Kadra Alvaro April,2010

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Nov 3, 2013 (3 years and 9 months ago)

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Kadra

Alvaro April,2010


Introduction: The Android Platform


Threats to
Smartphones


Android
-
Specific Threats


How to Secure Your Android Device


The Future of the Android OS


The Android operating system was originally
developed by Android Inc


A small company that was purchased by
Google in July of 2005.


Android is both a platform and an operating
system.


By using Java, Google hopes to make Android
development more
accessible

and
easier

to
participate in.



When
smartphones

first came out, the threats
to them were minimal.


These days
smartphones

are one of the most
prevalent handheld devices;


accessing their email,


their bank account,


the internet


texting and calling plans


All from one portable device.



The fact that most users don’t install
security

software on their phones.


Some of the more common threats to mobile
devices


Bluetooth exploits,


SMS/MMS attacks (usually injection),


web browser,


malware (usually distributed by third
-
party sources
in the form of Apps or other downloads),


SMS and MMS are vulnerable to a variety of
attacks these days.


SMS is much more than just text or picture
messaging; SMS is often used for
voicemail
notifications
and
visual voicemail
.


SMS
fuzzing

and
shellcode

injection hit the
iPhone

soon after its
debut
, and has been
known to attack Windows Mobile and Android
phones as well.




Most of the exploits on phones are
man
-
in
-
the
-
middle attacks
, where software is
injected between the modem and the
telephony stack where it can eavesdrop on
incoming and outgoing messages.



There has been an
upsurge

in malicious Apps
since Apple’s App Store debuted.


They include games designed to
surreptitiously record phone numbers and
other private user data and steal ID numbers
or bank info.


This could be one of the most prominent
threats to Android phones because of the
mostly
unregulated

Android App Market.




The web browser is one of the most complex
components running on the relatively slim

handset operating systems.


The mobile web browser is constantly

evolving and being reinvented by different
third
-
party vendors.


Most
smartphone

browsers are

filled with
bugs and badly written code that can be
exploited.




Many phones come with
default settings
that
will
allow

the phone to connect to

a Bluetooth
piece without any
authorization

or
encryption
.




Its
open
-
source

nature makes it a

prime
target for hackers since
every detail

of its
inner workings are laid bare to anyone with

internet access.



Perhaps the most prominent potential danger
is Android’s free and open Application Market,

which undergoes very little monitoring by
Google, which strikes a sharp contrast with
Apple’s

infamously fussy App Store
regulations.



Apple was the first company to create a
popular online technology store that was
capable of

directly interfacing with handheld
Apple devices.


The iTunes store is one of the most widely

used music applications for organizing and
purchasing media.


Apple knows that a troupe of vicious
Applications roaming around their App Store
would be very

bad for business.





Once they finish producing their App, they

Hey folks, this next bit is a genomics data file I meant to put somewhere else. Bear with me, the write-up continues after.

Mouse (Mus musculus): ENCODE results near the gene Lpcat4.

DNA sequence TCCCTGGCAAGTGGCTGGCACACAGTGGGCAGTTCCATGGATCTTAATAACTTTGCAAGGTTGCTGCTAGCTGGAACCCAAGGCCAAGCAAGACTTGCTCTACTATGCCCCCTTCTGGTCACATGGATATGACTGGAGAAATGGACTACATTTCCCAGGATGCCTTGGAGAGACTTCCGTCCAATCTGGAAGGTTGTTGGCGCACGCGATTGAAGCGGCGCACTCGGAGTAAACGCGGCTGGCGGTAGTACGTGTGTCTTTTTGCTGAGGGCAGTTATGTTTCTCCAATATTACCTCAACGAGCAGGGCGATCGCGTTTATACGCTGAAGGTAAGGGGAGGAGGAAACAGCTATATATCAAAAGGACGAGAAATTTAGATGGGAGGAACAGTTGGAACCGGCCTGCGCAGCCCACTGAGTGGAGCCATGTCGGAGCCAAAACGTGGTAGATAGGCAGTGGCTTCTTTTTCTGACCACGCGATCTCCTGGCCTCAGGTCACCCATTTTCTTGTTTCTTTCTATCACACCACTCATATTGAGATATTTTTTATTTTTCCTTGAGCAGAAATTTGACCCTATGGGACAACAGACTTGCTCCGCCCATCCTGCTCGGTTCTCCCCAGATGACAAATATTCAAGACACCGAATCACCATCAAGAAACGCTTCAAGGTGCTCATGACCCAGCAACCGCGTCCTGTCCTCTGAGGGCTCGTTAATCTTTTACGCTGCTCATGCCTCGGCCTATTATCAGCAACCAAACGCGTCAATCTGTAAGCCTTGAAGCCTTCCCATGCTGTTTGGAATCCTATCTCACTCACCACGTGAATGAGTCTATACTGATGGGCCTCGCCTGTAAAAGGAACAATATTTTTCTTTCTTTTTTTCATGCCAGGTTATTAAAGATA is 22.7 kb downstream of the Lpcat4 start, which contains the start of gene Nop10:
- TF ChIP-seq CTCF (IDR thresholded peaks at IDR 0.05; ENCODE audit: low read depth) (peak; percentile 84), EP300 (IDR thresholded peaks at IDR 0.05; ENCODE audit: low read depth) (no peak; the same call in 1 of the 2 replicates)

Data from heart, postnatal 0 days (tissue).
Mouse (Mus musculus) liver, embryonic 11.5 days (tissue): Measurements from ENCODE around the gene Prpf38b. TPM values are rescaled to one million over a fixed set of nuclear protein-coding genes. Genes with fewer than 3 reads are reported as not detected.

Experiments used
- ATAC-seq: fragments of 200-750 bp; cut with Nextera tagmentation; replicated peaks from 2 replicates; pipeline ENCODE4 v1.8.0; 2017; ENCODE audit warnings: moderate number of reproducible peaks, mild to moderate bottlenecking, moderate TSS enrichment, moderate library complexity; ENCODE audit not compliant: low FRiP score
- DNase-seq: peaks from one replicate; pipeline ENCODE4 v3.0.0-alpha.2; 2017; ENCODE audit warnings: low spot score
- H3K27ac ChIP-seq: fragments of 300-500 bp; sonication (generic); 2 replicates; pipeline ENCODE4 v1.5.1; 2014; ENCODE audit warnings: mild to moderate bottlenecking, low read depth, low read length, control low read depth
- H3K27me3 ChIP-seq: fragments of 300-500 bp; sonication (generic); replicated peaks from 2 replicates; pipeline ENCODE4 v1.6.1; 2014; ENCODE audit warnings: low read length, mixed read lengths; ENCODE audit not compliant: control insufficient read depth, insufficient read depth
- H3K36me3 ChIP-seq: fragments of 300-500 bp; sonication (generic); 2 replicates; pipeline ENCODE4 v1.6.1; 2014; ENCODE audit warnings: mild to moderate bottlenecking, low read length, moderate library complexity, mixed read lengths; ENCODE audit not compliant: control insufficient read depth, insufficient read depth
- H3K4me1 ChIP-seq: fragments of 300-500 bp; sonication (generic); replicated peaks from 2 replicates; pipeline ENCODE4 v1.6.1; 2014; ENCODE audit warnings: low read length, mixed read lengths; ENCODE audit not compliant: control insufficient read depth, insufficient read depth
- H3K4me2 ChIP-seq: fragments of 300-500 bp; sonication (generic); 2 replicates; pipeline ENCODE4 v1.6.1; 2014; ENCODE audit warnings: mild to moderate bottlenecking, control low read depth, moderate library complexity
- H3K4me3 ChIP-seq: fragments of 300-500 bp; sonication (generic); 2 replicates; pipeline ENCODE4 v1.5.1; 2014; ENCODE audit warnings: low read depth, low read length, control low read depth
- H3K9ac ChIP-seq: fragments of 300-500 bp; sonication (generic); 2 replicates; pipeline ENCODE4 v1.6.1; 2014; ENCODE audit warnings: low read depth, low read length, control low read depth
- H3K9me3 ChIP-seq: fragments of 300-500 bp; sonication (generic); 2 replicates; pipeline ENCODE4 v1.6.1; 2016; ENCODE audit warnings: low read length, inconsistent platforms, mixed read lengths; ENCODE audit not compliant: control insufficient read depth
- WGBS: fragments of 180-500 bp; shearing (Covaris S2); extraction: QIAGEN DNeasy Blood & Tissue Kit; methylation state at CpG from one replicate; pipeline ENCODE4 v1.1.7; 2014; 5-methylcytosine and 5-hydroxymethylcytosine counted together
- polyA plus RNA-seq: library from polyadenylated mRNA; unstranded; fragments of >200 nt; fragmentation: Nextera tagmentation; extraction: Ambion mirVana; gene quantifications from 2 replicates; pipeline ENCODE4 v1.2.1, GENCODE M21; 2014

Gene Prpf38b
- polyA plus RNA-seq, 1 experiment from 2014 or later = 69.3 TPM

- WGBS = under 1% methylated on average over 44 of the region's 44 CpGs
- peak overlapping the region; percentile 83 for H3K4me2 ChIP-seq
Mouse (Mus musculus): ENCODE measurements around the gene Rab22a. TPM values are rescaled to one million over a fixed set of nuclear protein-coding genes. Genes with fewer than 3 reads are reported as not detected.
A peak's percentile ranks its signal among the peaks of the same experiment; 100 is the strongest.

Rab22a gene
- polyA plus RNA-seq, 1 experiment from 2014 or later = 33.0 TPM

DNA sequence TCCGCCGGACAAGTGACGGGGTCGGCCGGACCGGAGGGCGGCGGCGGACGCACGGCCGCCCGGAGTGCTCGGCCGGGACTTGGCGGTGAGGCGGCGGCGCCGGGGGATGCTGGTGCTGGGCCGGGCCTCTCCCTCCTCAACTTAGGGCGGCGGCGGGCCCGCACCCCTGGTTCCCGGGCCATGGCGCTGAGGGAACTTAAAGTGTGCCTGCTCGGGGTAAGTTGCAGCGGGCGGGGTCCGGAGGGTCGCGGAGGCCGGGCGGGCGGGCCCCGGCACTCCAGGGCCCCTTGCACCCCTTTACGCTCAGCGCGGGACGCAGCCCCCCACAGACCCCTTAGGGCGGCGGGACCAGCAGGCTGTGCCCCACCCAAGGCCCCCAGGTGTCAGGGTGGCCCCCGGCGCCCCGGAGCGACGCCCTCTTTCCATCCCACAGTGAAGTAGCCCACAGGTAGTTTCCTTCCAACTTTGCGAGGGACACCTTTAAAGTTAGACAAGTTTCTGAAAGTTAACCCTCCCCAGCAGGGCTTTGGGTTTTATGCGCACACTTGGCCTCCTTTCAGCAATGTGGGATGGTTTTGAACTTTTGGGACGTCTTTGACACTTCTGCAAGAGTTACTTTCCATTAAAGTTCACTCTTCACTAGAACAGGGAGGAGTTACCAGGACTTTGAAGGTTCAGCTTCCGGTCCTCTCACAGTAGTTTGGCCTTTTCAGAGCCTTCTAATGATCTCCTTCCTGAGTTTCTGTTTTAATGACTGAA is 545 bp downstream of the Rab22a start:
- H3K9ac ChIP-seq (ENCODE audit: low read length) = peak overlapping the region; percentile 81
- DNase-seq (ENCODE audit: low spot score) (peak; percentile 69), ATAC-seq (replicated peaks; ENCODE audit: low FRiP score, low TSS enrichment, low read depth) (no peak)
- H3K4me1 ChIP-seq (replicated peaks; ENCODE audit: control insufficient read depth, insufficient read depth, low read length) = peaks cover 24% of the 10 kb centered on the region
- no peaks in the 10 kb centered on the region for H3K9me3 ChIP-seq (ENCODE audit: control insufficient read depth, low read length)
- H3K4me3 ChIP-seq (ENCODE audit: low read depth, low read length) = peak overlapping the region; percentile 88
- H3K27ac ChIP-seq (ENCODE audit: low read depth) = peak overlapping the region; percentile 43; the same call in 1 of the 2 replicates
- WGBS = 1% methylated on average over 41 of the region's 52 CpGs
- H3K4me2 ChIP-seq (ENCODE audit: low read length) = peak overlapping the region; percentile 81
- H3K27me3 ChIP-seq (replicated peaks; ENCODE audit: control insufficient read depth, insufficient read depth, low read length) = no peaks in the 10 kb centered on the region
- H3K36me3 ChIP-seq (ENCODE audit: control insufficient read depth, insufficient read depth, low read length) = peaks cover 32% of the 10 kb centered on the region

send it to Apple, who

then assigns a team of
two employees to review the App.


Apple not accepted Apps contain


private API’s,


more than a few bugs,


violates the user’s privacy (such as stealing/logging
his data),


help the user break any law


perform VoIP calls without AT&T’s permission are
disqualified




Any Apps that are designed to replace a core
Apple program (such as a
web browser
,
email
manager
, or
a calendar App
) are also not
accepted.


Many users who are unsatisfied with Apps
that play by Apple’s rules
jailbreak

their
iPhones

to download unapproved Apps,
which leads many to unknowingly infect their
phones with malicious programs.




Google’s
security

policy is altogether
different from Apple’s in that it transfer
responsibility onto the users and Google itself
takes little part in patrolling the Market.



Unlike the closely regulated Apple App Store,
the Android Market allows all kinds of
malicious Apps to be posted, and users
perusing the latest uploads need to be wary.




Security researchers Derek Brown and Daniel
Tijerina

tested the potential for damage by
creating a simple weather App called
WeatherFist

that collects user data like GPS
coordinates and phone numbers.


Twenty
-
four hours after the App was released,
the researchers had 1,862 phones roped into
a potential
botnet
.



Disable
automatic Bluetooth sharing
and keep
it
turned off
when you’re not using it (it also
saves battery).


It’s not a bad idea to keep your
GPS turned
off

too.



Useful free App, called
Mobile Defense
, will
also track down lost or stolen handsets.


After the device syncs with your account, the
App promptly “
uninstalls
” itself, leaving no
trace that the program was ever downloaded
or installed.


As it is possible for a thief to uninstall the
highly visible Antivirus software.




Android is running on quite a few phones,
both new and old.


If Android devices continue to remain so
scattered and unsupported, it could have a
negative aspect on
security

for Android
owners.




Google’s policy regarding Android seems to
be very hands
-
off so far in the development
of the young OS.


However, more than a few people think that
more regulation from Google is necessary to
keep users safe
.